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Quotes of the week UPDATE
TONY KANAAN, IRL IndyCar driver
"We did not have the fast car.  I did not enjoy a single bit of it. People are just chopping people off and cars flying, that's not a way to race. I definitely think a lot of people disrespected each other out there, and it's not anybody's fault but ours. I saw at least 25 potential cars that could have flipped at some point in this race. I really don't think it's a way to race.  For us, it was just like death row waiting for somebody to kill you. I knew it was going to happen. I knew it. I avoided two times sending (Tomas) Scheckter to the grandstands. Somebody had to give up, and I knew somebody in the front was going to get stubborn enough and say I'm not going to give up and I'm not going to give up and I'm not going to give up, and that's what happened here.  Thank God nobody got hurt." (Talking about suicidal racing at over 200 mph in open wheel Indy Cars where one touch of tire to tire results in what we saw Sunday at Michigan. The poor drivers who sign up to put themselves in this situation (i.e. possible death at anytime) must like being sacrificial lambs for the 'Vision.' )

"We (Dario and Dixon) touched and the next thing I knew I was upside down going backward. I thought, 'This isn't good.' I'm glad everyone is OK. I said to Scott (Dixon), 'We have to stop meeting like that.' We've been running side-by-side in so many races recently. When I stopped and realized I was in one piece, I couldn't believe it. I'm a lucky guy."

BOBBY UNSER, former IndyCar driver
"I knew this was going to happen," Unser said of the final Michigan race. "NASCAR owns the track, and they don't spend any money promoting Indy cars. "Look at what they did with Phoenix, which used to be a big deal for (Indy cars). NASCAR got it and that was the end of us. Look at California. As soon as NASCAR bought it, that was the end of us. Now, it's Michigan." (He blames International Speedway Corp., the parent company of all three tracks -- plus nine others, along with NASCAR for the demise of open wheel racing at these and other tracks)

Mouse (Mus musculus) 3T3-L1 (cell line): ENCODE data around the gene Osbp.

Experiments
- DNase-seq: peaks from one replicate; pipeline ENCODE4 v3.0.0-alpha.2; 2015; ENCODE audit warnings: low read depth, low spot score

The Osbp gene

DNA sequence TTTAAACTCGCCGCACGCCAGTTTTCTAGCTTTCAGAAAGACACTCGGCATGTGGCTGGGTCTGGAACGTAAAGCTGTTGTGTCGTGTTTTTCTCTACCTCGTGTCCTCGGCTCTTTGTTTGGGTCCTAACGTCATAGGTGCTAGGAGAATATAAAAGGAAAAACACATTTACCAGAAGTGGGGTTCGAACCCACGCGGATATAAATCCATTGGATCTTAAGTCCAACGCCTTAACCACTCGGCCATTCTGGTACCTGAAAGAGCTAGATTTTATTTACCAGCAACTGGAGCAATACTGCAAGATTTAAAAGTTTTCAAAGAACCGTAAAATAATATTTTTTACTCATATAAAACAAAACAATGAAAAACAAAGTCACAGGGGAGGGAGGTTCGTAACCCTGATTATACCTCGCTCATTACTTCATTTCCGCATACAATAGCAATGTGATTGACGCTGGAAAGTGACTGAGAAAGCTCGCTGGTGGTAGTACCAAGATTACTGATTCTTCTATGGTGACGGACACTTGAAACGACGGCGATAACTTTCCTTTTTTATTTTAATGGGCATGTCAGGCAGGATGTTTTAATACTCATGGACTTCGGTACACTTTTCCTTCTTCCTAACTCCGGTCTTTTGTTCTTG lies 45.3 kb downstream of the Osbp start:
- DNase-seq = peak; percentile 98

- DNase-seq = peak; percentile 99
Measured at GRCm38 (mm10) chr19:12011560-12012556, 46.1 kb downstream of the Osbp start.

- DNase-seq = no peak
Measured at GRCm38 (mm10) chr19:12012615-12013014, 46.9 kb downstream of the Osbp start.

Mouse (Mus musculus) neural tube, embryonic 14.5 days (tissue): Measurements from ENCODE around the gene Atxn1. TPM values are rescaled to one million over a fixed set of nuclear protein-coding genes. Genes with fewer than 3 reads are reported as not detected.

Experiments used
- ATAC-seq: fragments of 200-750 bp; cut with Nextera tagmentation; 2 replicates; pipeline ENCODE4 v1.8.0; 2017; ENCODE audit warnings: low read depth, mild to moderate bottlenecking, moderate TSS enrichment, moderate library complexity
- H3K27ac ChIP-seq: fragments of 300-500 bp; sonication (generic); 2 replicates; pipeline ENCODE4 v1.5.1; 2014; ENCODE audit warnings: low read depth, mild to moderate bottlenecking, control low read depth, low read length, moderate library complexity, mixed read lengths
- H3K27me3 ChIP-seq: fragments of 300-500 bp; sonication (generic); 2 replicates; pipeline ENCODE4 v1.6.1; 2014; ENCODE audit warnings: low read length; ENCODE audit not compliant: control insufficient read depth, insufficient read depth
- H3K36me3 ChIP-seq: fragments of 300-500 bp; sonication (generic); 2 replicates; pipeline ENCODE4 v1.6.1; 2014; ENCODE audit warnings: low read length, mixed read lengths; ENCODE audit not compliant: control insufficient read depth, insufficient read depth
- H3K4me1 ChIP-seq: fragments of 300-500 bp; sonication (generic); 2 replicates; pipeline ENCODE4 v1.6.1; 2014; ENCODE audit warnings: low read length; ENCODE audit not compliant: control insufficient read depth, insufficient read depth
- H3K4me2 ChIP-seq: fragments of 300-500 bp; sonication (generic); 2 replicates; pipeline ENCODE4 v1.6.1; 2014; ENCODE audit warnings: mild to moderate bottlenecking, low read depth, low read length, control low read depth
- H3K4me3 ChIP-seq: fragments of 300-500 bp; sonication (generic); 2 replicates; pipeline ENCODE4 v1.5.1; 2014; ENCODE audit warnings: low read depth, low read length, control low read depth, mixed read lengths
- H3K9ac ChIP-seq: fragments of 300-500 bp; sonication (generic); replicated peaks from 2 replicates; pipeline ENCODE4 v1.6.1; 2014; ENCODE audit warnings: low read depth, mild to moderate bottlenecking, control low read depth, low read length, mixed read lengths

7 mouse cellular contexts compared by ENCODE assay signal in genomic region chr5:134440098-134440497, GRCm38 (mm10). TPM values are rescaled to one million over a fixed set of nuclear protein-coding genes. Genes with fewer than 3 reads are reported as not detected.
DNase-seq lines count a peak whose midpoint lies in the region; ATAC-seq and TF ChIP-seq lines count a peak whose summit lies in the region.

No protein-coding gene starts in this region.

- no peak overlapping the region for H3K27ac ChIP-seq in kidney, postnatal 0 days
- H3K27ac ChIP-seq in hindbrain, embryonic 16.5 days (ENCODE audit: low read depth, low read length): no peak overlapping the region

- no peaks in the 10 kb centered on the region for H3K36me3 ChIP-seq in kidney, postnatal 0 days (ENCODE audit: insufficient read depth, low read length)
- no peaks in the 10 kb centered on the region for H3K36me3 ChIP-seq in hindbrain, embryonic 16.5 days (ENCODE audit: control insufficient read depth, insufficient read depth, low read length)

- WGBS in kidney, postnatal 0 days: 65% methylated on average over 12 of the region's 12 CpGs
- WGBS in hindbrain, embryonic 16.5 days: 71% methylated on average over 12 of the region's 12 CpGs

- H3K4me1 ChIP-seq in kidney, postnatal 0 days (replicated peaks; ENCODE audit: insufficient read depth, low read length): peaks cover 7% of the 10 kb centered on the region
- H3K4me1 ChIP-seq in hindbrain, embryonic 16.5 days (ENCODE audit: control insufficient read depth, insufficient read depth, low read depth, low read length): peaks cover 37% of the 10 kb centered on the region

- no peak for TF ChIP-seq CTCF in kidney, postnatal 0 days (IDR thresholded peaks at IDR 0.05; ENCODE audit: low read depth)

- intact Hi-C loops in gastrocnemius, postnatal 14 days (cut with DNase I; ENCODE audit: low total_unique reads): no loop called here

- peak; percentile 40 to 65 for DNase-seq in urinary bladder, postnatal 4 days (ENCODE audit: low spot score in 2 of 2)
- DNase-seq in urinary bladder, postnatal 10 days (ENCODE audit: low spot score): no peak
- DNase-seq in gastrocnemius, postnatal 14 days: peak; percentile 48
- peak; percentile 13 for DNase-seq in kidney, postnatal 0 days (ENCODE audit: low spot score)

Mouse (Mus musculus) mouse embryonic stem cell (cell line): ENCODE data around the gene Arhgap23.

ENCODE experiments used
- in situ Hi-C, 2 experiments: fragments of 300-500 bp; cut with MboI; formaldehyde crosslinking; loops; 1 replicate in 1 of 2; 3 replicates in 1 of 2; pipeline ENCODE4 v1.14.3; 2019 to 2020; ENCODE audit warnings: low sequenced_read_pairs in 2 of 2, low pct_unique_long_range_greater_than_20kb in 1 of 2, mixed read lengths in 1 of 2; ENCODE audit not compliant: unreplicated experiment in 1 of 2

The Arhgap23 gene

LEWIS HAMILTON, McLaren F1 driver
Details of the heated radio argument Hamilton had with team boss Ron Dennis after the Alonso blocking incident.

Hamilton: "Don't ever f---ing do that to me again."

Dennis: "Don't f---ing talk to me like that."

Hamilton: "You can go and f---ing swivel."

NIKI LAUDA, former F1 driver
On Saturday he slammed Fernando Alonso's apparently "unsporting" tactics that earned him pole position for the Hungarian grand prix.

"That was unsporting and wrong. I hope that Hamilton can strike back at him Sunday. Everything is meticulously planned by the team -- absolutely it was (on purpose). He should have tried harder to beat his teammate on the track, not with a policy such as this."

RON DENNIS, McLaren F1 team boss
"McLaren took steps to confirm whether (Stepney's) allegations were true, and we concluded that they were," Dennis wrote, accusing Ferrari of then winning the Australian grand prix with the illegal floor still attached. "Were it not for Mr. Stepney drawing this illegal device to the attention of McLaren, and McLaren drawing it to the attention of the FIA, there is every reason to suppose that Ferrari would have continued to race with an illegal car."

"He acted properly and in the interests of the sport in blowing the whistle about this," Dennis said of Stepney. "No team can expect their employees to keep quiet if they suspect - correctly in this case - that their employers are breaching the rules of the sport."